Strange The Dreamer is not a small book. The whole of Saturday I had this thing in my bag, on my back, weighing me down. I loved Strange The Dreamer, so much more than I loved Daughter of Smoke and Bone, and I was thrilled that I would be meeting Laini Taylor for the first time and I could tell her how much I fell in love with Lazlo Strange (what a puppy!!). We walked, we shopped, we sat around waiting for City of Brass ARCS to drop (they didn’t…despite telling me that they would at some point. You’ve already read my annoyance with Story HQ you know what I’m on about), until eventually, my and my friends’ numbers were called.
Due to the fantastic member of staff in charge of Laini’s queue, we were only stood there for about ten minutes before finally meeting Laini. I immediately forgot about the two hours I’d had to kill before my number actually being called, and was ready to meet an author I had only just begun to appreciate.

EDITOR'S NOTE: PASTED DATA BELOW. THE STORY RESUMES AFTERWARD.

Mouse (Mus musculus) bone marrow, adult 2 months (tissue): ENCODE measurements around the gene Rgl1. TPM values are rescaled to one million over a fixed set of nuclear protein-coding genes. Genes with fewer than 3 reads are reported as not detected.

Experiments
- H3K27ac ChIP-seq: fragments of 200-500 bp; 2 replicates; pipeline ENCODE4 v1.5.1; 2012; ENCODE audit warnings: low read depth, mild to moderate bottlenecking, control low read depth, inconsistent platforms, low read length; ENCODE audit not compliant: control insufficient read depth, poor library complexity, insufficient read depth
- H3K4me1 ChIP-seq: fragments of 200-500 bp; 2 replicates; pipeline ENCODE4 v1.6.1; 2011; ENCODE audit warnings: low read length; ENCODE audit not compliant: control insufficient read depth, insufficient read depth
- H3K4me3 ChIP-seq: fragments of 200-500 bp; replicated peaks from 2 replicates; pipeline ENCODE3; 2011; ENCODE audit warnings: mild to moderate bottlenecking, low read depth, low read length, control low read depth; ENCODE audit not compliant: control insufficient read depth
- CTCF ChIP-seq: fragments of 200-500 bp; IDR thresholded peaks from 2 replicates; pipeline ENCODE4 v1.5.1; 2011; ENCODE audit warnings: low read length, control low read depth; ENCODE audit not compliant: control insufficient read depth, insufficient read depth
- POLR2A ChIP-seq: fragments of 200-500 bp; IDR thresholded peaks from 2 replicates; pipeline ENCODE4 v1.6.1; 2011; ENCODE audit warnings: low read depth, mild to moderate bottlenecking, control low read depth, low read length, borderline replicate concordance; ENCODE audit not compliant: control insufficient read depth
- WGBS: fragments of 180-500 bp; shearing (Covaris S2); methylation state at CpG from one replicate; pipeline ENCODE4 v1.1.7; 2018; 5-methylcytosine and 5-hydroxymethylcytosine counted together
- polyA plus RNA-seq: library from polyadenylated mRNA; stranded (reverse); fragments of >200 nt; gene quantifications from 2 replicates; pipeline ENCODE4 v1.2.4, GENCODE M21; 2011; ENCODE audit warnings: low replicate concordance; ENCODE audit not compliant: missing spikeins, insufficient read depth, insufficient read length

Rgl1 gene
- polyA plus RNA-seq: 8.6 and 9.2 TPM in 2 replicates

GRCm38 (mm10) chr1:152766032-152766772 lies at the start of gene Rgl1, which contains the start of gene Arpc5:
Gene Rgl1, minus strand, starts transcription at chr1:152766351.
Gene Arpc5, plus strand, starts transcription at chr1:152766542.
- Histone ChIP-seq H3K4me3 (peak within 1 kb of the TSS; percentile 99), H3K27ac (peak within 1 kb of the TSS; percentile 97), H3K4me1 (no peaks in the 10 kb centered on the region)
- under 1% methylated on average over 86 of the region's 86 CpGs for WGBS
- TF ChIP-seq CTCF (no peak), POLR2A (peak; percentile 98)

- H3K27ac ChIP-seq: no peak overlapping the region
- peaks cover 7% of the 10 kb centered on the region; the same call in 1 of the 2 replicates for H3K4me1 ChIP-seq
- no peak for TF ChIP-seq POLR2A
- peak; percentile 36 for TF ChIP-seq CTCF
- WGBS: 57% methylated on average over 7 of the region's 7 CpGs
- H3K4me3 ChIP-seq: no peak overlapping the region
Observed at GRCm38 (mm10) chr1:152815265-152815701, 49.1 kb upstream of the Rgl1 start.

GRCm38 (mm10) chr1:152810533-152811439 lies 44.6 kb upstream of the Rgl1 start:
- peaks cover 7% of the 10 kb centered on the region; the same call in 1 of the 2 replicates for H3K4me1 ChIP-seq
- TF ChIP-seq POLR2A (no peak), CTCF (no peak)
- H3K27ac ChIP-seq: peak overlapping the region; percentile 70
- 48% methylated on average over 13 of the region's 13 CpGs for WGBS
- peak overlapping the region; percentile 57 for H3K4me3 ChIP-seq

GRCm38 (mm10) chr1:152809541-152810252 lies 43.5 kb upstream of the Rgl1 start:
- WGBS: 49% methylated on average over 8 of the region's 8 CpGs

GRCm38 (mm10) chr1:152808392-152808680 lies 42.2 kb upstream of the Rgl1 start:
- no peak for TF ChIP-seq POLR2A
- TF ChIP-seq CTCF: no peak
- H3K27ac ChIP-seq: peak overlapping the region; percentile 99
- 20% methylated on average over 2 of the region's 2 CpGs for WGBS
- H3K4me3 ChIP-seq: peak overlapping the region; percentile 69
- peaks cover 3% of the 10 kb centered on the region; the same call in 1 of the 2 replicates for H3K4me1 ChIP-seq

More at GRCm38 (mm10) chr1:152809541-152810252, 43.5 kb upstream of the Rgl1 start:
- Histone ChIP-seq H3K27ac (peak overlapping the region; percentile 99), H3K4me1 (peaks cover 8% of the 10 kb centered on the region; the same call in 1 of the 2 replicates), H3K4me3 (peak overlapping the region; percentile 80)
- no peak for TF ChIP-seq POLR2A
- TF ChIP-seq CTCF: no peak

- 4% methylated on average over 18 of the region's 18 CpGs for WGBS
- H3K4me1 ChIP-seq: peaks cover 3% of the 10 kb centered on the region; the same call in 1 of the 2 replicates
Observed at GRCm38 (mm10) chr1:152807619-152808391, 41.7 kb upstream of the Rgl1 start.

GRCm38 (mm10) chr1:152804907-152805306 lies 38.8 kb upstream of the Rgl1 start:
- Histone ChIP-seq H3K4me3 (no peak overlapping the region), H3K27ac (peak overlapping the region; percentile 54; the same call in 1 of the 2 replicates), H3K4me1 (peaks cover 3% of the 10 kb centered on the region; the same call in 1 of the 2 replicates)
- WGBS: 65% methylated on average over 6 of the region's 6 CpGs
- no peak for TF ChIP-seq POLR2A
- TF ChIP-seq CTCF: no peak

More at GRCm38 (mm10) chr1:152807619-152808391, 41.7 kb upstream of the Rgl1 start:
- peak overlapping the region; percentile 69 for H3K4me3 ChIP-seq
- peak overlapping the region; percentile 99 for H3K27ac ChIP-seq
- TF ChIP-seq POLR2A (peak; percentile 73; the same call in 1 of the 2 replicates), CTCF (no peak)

When she opens my book…and sees her signature already there.
“Oh, I’ve already signed this.”
“Did you buy this from Waterstones?”
“Oh I pre-signed those. Have you read the book?”
“Yes! I loved it!”
“Oh dear, maybe you forgot you bought a signed one then :). Here, I’ll personalize it.”
And that was the end of my two hour wait and a 12 hour carrying of an already signed Strange The Dreamer. What an idiot.
Non Pratt Head shave
I feel like, if you attended YALC and maybe if you didn’t, you know what I’m going to talk about. I’ve watched vlogs and read other blog posts about it and people asking each other ‘where were you during the Non-Pratt head shave?’. I was pretty damn close to Non, but on the farther side of where the ‘incident’ happened, and so saw practically nothing but people jumping out of their chairs and screaming and cheering.
Yes, Benedict Cumberbatch walked in on us all chanting ‘SHAVE! SHAVE!’ as an author had her head shaved on stage. There is nothing that I can say that hasn’t already been said, but it was damn hilarious.
Benedict Cumberbatch Madness